L’Amour paisible (copy 1)
Entered March 2015
Oil on canvas
63.5 x 76.2 cm
A Middle-European collection that was formed with the advice of Count Arthur Berechtold, “a cultivated amateur” of Castle Maslanica, Hungary. Sold in its entirety, c. 1900, to William Balbach.
New York, collection of William Balbach, Esq. (c. 1838/48-1910, a vice president of the paint-manufacturing firm of S.P. Wetherill Co. of New York). His sale, November 10, 1911, Anderson Galleries, lot 30: “Jean Antoine Watteau . . . SUMMER PLEASURES Seated on the garden steps, near a plashing [sic] fountain, a youth is performing on a lute for the enjoyment of a maid at his side. Anther couple walking away arm in arm look back with enjoyment. A third pair is seen seated at the foot of a clump of tall trees, the girl holding a small dog in her lap. Canvas. Height, 25 inches; width, 30 inches.” Sold for $100 according to an annotated copy of the auction catalogue in the Frick Art Reference Library. Adhémar misidentified the sale as “Vente Balback, 1919,” an error repeated by Montagni and Macchia.
Dacier, Vuaflart, and Hérold, Jean de Jullienne et les graveurs (1921-29), cat. 268.
Réau, “Watteau” (1928), cat. 162.
Adhémar, Watteau (1950), cat. 126.
Macchia and Montagni, L’opera completa di Watteau (1968), cat. 197.
Ferré, Watteau (1972), cat. P72.
When the painting was in the Balbach collection in the early twentieth century, and presumably still earlier, it was presumed to be Watteau’s original painting, the one that had originally been owned by Dr. Mead. Most early twentieth-century scholars—including Dacier, Vuaflart, and Hérold, as well as Réau and Adhémar—accepted the authenticity of the Balbach picture. On the other hand, Macchia and Montagni rightly rejected the Balbach painting. Ferré inappropriately classified this picture as a pastiche, a term he used to cover a wide variety of types of paintings associated with Watteau. It is, however, just a straight-forward copy of Watteau's composition. Interestingly, its dimensions match the scale of Watteau's picture.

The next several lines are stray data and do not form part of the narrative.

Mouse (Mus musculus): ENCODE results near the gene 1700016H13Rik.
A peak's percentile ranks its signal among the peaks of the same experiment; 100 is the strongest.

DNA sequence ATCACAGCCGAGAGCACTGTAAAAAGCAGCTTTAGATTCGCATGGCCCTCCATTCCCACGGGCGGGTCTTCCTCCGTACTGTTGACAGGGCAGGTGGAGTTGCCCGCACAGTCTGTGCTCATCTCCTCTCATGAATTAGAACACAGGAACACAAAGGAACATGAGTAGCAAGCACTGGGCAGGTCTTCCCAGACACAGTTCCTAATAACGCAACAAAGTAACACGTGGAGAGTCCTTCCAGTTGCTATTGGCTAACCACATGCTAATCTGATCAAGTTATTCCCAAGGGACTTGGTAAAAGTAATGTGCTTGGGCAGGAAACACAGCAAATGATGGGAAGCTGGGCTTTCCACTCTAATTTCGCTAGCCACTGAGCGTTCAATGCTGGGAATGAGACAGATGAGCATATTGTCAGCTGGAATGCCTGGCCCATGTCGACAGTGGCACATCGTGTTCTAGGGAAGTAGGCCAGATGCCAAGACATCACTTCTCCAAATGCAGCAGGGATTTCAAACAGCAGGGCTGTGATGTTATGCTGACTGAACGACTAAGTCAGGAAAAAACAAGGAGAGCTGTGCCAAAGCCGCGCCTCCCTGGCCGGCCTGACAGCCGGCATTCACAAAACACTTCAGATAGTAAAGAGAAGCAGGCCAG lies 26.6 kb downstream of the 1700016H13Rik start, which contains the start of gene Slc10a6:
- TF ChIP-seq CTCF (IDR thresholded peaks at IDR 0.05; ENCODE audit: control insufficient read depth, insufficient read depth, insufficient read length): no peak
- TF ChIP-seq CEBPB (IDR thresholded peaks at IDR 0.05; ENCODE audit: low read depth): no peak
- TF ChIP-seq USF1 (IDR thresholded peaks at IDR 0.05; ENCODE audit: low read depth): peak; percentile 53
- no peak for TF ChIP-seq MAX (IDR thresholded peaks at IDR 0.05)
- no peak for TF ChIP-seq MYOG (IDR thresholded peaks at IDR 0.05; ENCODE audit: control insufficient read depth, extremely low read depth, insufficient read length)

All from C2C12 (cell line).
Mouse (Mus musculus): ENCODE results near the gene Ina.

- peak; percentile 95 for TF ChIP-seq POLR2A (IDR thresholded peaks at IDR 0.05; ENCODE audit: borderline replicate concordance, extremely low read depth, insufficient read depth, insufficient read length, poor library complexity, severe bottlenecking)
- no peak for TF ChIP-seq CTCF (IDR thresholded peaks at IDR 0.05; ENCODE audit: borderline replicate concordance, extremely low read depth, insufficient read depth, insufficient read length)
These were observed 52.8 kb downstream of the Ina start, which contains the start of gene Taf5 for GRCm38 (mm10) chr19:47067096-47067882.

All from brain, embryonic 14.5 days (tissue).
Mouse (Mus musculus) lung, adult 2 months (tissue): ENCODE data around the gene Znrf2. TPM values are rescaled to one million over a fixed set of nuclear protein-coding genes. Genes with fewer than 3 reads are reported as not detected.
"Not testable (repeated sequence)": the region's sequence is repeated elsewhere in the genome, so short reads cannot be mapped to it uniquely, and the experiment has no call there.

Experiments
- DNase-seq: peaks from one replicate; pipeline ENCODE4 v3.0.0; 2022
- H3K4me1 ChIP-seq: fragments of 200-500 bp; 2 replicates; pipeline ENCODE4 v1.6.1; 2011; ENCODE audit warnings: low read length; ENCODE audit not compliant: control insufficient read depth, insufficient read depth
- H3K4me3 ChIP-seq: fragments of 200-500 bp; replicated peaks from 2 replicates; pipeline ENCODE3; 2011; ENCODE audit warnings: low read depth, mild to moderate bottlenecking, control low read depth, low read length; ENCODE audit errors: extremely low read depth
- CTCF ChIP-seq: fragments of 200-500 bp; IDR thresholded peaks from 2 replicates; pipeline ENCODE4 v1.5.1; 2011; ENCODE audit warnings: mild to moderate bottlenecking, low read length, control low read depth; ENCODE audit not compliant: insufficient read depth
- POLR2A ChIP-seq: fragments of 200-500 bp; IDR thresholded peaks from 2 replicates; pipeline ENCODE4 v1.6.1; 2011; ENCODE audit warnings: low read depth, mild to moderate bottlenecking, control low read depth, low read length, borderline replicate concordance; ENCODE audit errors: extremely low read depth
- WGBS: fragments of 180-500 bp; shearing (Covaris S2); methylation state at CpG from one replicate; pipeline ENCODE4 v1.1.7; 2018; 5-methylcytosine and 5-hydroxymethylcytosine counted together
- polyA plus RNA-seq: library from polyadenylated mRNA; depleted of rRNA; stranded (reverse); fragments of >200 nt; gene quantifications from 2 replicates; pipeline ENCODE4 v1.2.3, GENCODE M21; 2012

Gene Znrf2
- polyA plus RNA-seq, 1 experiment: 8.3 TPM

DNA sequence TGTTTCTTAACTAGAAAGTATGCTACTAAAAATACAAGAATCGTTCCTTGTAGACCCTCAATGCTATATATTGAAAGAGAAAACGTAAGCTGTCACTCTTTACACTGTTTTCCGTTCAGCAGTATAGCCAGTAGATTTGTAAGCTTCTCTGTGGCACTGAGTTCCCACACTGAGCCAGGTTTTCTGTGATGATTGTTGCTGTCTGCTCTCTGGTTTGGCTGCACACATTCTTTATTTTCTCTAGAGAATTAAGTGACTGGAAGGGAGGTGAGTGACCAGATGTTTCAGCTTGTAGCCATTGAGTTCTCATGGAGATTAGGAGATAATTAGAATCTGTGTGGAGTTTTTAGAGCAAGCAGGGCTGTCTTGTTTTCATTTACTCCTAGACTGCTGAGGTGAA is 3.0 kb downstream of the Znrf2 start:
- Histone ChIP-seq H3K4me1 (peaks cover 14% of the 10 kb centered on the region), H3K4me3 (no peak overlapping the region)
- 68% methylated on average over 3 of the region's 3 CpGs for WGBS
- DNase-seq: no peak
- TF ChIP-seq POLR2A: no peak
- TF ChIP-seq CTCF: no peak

The Balbach picture is known only from a fuzzily printed, century-old photograph, that shows a flat, spiritless work. Also, it is substantially larger than Mead’s painting, almost double the size. The cut upper corners suggest that it was a decorative painting to be set within boiserie.
L’Amour paisible (copy 2)
Entered March 2017
Oil on canvas
99 x 128.3 cm
London, Christie’s South Kensington, sale, April 20, 2005, lot 148: “FOLLOWER OF JEAN-ANTOINE WATTEAU, A Fête Champêtre, oil on canvas / 39 x 50 ½ in. (99 x 128.3 cm.). / Estimate £5,000-8,000 US $9,600-15,000 / €7,300-12,000.” Sold for £5,400.
The painting is a large, dry rendition that, although not specified by the auction house, was based upon Bernard Baron’s engraving after Watteau’s composition. The artist certainly was not a close follower of Watteau. Indeed, the landscape and especially the clouds suggest a date no earlier than the mid-nineteenth or, more probably, in the twentieth century.